Para finalizar a minha leitura do livro "Pricing on Purpose" de Ronald Baker volto a chamar a atenção para a importância do valor:
“Unlike a biological organism, the true test of a company’s success lies outside of its four walls. As Peter Drucker says, “All results are external, there is no such thing as a profit center,” there are only cost, activity and effort centers. The only profit center in your company is a customer’s check that doesn’t bounce.
The four Ps of marketing—product, promotion, place and price—all must look outside of the organization and ask, “What do our customers value, and how can we increase that value?”
Marketing executives must focus outside the four walls where the results are created, whereas cost accountants focus on the inside of a company. Becoming better cost accountants is not going to help us create value for our customers, nor will it be much assistance in capturing that value through strategic pricing.
For pricing to become a core competency in any business, it must understand the five Cs of value, as documented in The Strategy and Tactics of Pricing: A Guide to Profitable Decision Making (third edition) by Thomas Nagle and Reed Holden:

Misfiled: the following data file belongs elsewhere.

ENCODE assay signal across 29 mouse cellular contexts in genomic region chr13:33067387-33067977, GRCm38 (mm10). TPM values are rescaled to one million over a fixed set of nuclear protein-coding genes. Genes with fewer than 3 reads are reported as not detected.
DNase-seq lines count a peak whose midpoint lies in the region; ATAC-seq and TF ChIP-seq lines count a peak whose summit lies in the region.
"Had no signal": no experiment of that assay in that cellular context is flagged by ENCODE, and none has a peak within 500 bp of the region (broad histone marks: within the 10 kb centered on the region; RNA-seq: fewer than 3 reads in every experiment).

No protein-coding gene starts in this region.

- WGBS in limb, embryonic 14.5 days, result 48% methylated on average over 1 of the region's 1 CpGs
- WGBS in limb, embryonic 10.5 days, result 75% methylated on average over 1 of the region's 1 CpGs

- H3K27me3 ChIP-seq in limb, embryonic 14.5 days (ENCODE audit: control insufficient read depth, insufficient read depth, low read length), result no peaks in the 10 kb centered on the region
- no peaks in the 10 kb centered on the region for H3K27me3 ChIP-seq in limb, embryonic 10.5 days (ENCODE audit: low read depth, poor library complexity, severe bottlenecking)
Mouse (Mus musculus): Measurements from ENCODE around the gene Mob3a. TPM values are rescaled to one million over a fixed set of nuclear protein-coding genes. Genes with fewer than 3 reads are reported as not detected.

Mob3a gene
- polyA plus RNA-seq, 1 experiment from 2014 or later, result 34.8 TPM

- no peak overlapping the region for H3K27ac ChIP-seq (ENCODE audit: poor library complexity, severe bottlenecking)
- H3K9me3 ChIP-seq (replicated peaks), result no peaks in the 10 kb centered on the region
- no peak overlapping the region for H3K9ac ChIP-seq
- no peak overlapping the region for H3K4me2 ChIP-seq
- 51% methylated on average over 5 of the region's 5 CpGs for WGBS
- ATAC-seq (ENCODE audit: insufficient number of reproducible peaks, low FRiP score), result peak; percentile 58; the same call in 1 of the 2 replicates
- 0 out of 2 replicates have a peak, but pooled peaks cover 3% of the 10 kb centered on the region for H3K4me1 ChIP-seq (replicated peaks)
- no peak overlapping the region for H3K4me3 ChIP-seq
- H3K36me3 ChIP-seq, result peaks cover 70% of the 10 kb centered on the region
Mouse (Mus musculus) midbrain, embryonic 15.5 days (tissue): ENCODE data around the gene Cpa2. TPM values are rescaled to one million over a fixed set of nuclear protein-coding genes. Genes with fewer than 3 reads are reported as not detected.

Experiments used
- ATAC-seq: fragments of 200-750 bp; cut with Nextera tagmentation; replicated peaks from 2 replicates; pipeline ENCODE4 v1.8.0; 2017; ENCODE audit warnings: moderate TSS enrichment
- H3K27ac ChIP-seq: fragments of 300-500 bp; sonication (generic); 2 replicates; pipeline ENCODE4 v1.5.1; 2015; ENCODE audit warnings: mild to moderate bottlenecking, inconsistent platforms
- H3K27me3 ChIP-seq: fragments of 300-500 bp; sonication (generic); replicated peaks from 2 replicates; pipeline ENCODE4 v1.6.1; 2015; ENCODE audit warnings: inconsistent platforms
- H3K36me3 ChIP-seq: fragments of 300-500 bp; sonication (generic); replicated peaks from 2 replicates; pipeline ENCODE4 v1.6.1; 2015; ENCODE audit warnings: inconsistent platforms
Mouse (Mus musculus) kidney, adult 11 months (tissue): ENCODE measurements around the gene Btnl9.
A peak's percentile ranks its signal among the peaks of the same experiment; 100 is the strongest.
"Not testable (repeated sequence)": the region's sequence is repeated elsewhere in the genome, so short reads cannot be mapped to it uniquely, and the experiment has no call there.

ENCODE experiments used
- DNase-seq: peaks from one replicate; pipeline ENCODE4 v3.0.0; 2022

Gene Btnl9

1. Comprehend value to customers
2. Create value for customers
3. Communicate the value you create
4. Convince customers they must pay for value
5. Capture value with strategic pricing based on value, not costs and efforts
These five components determine the wealth-producing capacity of any business, and will drive profits in the long run.
Yet in many companies, according to McKinsey & Company, marketing is poorly linked to corporate strategy. According to a McKinsey survey of 30 large U.S. companies, more than one-third reported their boards spent less than 10 percent of their time on marketing and customer-related issues. How can a company continually create value, let alone capture it with more effective pricing strategies, if it does not have someone overseeing this responsibility?”